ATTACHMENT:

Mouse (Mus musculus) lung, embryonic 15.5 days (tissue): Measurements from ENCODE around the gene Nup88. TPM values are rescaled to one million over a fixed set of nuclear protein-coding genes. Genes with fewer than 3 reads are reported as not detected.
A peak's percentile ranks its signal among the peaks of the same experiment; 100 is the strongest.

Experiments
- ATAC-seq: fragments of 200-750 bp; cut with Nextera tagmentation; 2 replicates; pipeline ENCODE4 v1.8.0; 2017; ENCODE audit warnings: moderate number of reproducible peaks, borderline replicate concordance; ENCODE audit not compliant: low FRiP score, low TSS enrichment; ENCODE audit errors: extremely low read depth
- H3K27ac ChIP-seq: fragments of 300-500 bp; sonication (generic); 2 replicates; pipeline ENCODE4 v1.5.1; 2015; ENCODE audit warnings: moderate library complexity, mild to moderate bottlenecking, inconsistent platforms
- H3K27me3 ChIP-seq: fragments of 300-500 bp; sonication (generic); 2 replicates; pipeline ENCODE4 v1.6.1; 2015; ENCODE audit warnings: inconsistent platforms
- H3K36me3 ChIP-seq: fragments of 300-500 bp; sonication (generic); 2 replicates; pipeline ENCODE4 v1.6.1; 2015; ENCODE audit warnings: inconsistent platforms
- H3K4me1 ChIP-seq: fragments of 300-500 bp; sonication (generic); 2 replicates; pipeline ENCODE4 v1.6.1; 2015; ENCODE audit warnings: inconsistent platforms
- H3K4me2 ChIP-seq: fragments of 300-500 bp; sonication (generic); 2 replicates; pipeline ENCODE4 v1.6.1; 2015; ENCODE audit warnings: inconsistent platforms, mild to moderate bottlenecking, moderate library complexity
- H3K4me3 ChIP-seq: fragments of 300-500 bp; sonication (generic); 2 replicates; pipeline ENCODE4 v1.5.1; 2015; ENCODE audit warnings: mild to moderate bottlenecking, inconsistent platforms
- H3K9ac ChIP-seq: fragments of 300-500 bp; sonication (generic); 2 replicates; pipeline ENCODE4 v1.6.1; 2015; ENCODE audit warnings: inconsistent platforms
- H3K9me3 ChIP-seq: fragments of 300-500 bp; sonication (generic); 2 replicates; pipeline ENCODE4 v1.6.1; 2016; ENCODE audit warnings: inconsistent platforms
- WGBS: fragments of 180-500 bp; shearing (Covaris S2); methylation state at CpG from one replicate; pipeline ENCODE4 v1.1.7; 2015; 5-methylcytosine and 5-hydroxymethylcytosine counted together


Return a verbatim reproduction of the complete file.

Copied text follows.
Mouse (Mus musculus) lung, embryonic 15.5 days (tissue): Measurements from ENCODE around the gene Nup88. TPM values are rescaled to one million over a fixed set of nuclear protein-coding genes. Genes with fewer than 3 reads are reported as not detected.
A peak's percentile ranks its signal among the peaks of the same experiment; 100 is the strongest.

Experiments
- ATAC-seq: fragments of 200-750 bp; cut with Nextera tagmentation; 2 replicates; pipeline ENCODE4 v1.8.0; 2017; ENCODE audit warnings: moderate number of reproducible peaks, borderline replicate concordance; ENCODE audit not compliant: low FRiP score, low TSS enrichment; ENCODE audit errors: extremely low read depth
- H3K27ac ChIP-seq: fragments of 300-500 bp; sonication (generic); 2 replicates; pipeline ENCODE4 v1.5.1; 2015; ENCODE audit warnings: moderate library complexity, mild to moderate bottlenecking, inconsistent platforms
- H3K27me3 ChIP-seq: fragments of 300-500 bp; sonication (generic); 2 replicates; pipeline ENCODE4 v1.6.1; 2015; ENCODE audit warnings: inconsistent platforms
- H3K36me3 ChIP-seq: fragments of 300-500 bp; sonication (generic); 2 replicates; pipeline ENCODE4 v1.6.1; 2015; ENCODE audit warnings: inconsistent platforms
- H3K4me1 ChIP-seq: fragments of 300-500 bp; sonication (generic); 2 replicates; pipeline ENCODE4 v1.6.1; 2015; ENCODE audit warnings: inconsistent platforms
- H3K4me2 ChIP-seq: fragments of 300-500 bp; sonication (generic); 2 replicates; pipeline ENCODE4 v1.6.1; 2015; ENCODE audit warnings: inconsistent platforms, mild to moderate bottlenecking, moderate library complexity
- H3K4me3 ChIP-seq: fragments of 300-500 bp; sonication (generic); 2 replicates; pipeline ENCODE4 v1.5.1; 2015; ENCODE audit warnings: mild to moderate bottlenecking, inconsistent platforms
- H3K9ac ChIP-seq: fragments of 300-500 bp; sonication (generic); 2 replicates; pipeline ENCODE4 v1.6.1; 2015; ENCODE audit warnings: inconsistent platforms
- H3K9me3 ChIP-seq: fragments of 300-500 bp; sonication (generic); 2 replicates; pipeline ENCODE4 v1.6.1; 2016; ENCODE audit warnings: inconsistent platforms
- WGBS: fragments of 180-500 bp; shearing (Covaris S2); methylation state at CpG from one replicate; pipeline ENCODE4 v1.1.7; 2015; 5-methylcytosine and 5-hydroxymethylcytosine counted together